5. The more regulated we are the less likely we are to experience trauma

The combination of our resilience from our attachment style, how we respond and regulate ourselves emotionally and physically, and how we relate to others has a profound bearing on how affected we are by extreme life events. It will determine how susceptible we are to trauma and suffering PTSD or other trauma related issues.

If something happens and we become too dysregulated, overwhelmed or terrified, so much that we can no longer cope, it means we’ve gone beyond our tolerance level. This then registers as a trauma memory and gets stored in a different part of our brain called the ‘Amygdala’. These trauma memories don’t age, shift or heal, they can be dormant but they can also be triggered. When they get triggered it fires up our nervous system, so we become dysregulated and sometimes a different part of us takes over to protect us.

6. Our behaviours follow patterns which are strongly influenced by our attachment, regulation and trauma

When we are affected by our emotions, relationships and trauma, it has a huge bearing on the way we behave and react. If we regularly have different parts of us taking over, because we’ve been triggered, they develop patterns and behaviours to cope and manage. These behaviours will often have an effect on our ability to regulate, but can also cause huge problems for ourselves. These problems can be things like addiction, eating disorders, OCD or self-harm. Without the ability to regulate and manage our nervous system and work with our frightened parts, our behaviours and coping mechanisms can feel like they’re running the show. This can leave us feeling confused, anxious and helpless.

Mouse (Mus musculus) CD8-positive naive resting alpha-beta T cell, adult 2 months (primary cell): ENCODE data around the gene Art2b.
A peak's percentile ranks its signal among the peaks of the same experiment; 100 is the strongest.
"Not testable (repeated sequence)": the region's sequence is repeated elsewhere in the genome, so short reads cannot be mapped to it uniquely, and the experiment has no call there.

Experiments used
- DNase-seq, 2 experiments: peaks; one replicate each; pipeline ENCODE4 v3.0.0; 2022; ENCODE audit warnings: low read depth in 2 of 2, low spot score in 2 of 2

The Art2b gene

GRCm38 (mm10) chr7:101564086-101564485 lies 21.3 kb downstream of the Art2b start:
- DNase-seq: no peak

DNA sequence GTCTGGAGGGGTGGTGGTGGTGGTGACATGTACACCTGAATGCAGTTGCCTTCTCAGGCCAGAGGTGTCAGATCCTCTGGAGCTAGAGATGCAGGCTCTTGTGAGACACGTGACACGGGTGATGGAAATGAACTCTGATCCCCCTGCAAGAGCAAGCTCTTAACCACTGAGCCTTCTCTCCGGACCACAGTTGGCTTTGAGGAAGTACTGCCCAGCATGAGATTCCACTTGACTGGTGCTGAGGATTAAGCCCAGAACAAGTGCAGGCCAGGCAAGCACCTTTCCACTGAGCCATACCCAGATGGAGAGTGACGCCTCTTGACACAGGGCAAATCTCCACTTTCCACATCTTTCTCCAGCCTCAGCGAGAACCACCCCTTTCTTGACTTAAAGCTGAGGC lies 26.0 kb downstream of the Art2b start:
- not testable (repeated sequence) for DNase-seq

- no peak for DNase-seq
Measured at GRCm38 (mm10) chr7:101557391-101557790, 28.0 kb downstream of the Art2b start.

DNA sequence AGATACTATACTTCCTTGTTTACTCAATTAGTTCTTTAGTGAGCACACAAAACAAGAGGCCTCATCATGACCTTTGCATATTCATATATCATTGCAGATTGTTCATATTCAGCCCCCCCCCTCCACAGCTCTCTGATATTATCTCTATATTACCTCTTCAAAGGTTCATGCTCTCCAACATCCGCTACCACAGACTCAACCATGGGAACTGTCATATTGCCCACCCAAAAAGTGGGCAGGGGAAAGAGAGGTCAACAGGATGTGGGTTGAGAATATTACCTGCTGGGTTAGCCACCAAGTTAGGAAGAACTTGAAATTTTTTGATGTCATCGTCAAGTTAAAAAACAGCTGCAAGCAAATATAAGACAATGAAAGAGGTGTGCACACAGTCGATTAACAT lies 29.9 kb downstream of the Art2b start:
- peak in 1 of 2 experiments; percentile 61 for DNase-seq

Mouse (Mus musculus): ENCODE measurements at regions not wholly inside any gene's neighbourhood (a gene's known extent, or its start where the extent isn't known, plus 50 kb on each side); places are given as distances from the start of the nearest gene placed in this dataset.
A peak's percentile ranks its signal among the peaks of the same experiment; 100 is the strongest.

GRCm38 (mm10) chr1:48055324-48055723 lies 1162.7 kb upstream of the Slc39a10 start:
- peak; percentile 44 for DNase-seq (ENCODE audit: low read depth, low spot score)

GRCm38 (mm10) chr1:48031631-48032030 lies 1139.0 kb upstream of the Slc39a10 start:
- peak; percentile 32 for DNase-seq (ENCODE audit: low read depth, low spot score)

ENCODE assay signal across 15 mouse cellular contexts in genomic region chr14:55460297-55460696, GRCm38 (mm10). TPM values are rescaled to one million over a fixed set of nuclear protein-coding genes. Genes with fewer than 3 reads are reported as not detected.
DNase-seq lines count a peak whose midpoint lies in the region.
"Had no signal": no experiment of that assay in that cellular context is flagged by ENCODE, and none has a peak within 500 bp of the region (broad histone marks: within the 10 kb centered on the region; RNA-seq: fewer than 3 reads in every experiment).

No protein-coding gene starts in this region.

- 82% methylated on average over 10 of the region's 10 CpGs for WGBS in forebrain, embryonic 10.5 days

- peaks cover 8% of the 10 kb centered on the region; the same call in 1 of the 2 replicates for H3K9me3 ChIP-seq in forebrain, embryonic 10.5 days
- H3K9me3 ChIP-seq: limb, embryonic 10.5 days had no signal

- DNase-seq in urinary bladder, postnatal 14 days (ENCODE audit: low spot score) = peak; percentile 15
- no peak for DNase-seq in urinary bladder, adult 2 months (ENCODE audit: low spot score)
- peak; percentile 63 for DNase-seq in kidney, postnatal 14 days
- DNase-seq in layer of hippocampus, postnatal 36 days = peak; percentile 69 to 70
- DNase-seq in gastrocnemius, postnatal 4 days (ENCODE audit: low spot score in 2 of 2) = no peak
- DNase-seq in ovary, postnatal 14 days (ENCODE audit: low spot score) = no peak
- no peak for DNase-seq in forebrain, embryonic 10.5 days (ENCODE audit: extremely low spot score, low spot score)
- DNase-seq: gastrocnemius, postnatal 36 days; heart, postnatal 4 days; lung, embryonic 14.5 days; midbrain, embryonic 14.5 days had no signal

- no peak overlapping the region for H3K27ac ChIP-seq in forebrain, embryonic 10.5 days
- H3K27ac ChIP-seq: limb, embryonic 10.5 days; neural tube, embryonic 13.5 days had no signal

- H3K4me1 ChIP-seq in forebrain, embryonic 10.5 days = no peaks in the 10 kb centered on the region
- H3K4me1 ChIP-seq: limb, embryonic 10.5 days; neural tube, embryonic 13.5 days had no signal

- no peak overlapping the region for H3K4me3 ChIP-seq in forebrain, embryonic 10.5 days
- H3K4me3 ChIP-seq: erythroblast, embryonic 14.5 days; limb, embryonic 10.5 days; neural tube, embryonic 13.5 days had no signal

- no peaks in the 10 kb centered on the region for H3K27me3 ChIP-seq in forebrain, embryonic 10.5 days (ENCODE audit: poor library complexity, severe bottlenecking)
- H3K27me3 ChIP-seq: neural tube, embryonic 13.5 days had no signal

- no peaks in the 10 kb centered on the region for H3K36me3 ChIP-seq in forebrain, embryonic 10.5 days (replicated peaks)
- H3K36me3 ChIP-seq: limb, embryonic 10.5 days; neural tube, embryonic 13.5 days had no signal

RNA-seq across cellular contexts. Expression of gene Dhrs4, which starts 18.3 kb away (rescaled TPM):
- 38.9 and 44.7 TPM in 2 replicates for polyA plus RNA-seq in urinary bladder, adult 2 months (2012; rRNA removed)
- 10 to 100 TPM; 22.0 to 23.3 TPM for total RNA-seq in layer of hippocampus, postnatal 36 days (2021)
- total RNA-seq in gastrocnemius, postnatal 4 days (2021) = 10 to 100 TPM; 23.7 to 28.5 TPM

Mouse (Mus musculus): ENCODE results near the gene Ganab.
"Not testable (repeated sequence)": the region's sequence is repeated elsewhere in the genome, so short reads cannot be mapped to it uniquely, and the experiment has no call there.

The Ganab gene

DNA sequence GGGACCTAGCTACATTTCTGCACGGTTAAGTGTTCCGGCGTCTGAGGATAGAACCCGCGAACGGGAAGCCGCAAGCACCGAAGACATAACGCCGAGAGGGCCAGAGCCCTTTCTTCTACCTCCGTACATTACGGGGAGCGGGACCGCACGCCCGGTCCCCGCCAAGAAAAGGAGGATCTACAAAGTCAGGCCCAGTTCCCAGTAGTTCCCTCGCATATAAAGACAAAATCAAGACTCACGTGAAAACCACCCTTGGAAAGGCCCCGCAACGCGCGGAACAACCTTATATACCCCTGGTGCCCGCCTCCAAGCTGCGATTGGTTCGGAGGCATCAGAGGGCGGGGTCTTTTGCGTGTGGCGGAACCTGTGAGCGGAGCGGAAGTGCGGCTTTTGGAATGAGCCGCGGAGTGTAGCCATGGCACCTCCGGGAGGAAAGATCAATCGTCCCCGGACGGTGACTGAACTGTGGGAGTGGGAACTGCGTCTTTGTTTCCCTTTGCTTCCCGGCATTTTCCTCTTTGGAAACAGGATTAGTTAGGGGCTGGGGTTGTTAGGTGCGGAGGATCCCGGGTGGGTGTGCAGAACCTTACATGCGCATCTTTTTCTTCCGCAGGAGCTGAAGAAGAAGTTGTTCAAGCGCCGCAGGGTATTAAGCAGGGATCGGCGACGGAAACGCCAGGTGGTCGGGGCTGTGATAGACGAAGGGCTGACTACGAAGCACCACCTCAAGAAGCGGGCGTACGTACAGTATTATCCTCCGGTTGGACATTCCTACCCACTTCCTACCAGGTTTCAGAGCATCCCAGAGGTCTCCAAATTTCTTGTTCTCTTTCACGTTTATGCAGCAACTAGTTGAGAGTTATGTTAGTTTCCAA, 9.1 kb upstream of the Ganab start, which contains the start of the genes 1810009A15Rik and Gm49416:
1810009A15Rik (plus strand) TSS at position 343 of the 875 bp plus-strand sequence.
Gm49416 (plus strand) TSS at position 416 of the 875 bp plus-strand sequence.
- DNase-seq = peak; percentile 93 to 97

7. When we can understand and learn to manage all the other sections listed above, we can begin to make changes and heal

Our behaviour and responses both emotionally and physically, will make sense when looked at in relation to life events and all the stages above. Healing has to be able to provide ways of giving us back control and understanding. It has to show us what’s happening to us and we have to get to know all the different parts of ourselves and learn to regulate. We need to have understanding of why our patterns and behaviours are there, so we can have compassion, acceptance and begin to know what’s needed. Sometimes we have to process our trauma, find ways of relating to different people, and have a different relationship with ourselves and our physical and emotional needs.

Healing provides growth and confidence. Understanding doesn’t always mean we have to talk about what’s happened to us and relive painful experiences. Understanding can come from the body, as it holds all the experiences and memories of what’s happened to us.